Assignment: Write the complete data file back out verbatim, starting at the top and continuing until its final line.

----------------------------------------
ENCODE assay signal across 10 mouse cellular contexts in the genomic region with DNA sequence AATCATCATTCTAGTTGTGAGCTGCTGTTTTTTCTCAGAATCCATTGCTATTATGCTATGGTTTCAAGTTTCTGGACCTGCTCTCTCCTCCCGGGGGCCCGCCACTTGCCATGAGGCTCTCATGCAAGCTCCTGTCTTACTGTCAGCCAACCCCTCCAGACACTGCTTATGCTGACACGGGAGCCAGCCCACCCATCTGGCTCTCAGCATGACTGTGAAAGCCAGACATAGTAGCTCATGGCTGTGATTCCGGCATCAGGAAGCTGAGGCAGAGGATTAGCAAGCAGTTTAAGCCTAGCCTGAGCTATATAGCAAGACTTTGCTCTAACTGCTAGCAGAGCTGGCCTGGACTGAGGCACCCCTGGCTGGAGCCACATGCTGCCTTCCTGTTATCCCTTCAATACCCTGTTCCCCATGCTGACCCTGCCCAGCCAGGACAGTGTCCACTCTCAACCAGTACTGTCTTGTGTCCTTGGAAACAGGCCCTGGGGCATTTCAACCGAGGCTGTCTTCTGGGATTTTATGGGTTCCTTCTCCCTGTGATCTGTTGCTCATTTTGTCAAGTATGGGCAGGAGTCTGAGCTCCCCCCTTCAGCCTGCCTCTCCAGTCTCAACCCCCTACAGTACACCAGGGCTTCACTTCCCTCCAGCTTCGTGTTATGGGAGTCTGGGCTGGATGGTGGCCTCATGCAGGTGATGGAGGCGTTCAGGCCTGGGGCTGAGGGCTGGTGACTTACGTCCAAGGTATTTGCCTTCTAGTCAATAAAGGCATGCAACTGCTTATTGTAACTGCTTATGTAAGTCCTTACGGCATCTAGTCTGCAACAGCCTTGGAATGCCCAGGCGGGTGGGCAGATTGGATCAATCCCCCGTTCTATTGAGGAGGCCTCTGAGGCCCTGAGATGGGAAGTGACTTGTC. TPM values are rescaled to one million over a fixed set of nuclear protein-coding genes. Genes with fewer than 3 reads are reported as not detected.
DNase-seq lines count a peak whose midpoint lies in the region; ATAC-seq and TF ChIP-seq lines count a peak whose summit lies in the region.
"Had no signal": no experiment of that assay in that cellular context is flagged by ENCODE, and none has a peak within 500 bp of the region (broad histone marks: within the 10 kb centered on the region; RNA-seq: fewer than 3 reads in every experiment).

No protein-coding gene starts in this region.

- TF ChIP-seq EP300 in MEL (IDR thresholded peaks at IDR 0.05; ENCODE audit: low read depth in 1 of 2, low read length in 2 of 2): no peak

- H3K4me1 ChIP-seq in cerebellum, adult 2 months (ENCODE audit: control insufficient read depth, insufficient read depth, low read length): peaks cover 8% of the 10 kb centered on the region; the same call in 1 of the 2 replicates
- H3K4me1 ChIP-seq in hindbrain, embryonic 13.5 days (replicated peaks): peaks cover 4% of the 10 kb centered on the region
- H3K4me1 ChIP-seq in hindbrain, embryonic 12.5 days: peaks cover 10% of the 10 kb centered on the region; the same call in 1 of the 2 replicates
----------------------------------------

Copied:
ENCODE assay signal across 10 mouse cellular contexts in the genomic region with DNA sequence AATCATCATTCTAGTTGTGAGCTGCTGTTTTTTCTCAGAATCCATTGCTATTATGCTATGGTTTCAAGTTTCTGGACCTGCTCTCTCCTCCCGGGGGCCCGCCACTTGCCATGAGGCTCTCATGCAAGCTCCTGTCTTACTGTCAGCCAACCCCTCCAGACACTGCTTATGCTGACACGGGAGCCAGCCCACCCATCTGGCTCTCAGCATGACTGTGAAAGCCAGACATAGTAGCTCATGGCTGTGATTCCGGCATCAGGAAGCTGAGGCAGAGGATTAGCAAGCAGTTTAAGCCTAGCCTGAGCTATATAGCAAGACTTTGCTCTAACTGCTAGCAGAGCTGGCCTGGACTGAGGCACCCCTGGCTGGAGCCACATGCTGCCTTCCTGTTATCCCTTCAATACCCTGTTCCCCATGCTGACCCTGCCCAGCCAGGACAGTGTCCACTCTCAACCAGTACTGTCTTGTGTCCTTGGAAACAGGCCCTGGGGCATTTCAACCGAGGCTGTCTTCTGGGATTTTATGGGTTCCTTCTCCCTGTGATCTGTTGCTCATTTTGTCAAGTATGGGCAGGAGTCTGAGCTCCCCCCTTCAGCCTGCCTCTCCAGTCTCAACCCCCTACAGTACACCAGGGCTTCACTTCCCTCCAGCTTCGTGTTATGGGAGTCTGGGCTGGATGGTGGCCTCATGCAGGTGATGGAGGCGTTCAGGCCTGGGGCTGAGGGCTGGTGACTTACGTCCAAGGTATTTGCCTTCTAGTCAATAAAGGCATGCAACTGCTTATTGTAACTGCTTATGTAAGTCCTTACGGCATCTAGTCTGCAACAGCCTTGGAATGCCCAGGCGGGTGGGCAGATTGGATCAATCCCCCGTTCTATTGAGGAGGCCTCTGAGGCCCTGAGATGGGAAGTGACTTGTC. TPM values are rescaled to one million over a fixed set of nuclear protein-coding genes. Genes with fewer than 3 reads are reported as not detected.
DNase-seq lines count a peak whose midpoint lies in the region; ATAC-seq and TF ChIP-seq lines count a peak whose summit lies in the region.
"Had no signal": no experiment of that assay in that cellular context is flagged by ENCODE, and none has a peak within 500 bp of the region (broad histone marks: within the 10 kb centered on the region; RNA-seq: fewer than 3 reads in every experiment).

No protein-coding gene starts in this region.

- TF ChIP-seq EP300 in MEL (IDR thresholded peaks at IDR 0.05; ENCODE audit: low read depth in 1 of 2, low read length in 2 of 2): no peak

- H3K4me1 ChIP-seq in cerebellum, adult 2 months (ENCODE audit: control insufficient read depth, insufficient read depth, low read length): peaks cover 8% of the 10 kb centered on the region; the same call in 1 of the 2 replicates
- H3K4me1 ChIP-seq in hindbrain, embryonic 13.5 days (replicated peaks): peaks cover 4% of the 10 kb centered on the region
- H3K4me1 ChIP-seq in hindbrain, embryonic 12.5 days: peaks cover 10% of the 10 kb centered on the region; the same call in 1 of the 2 replicates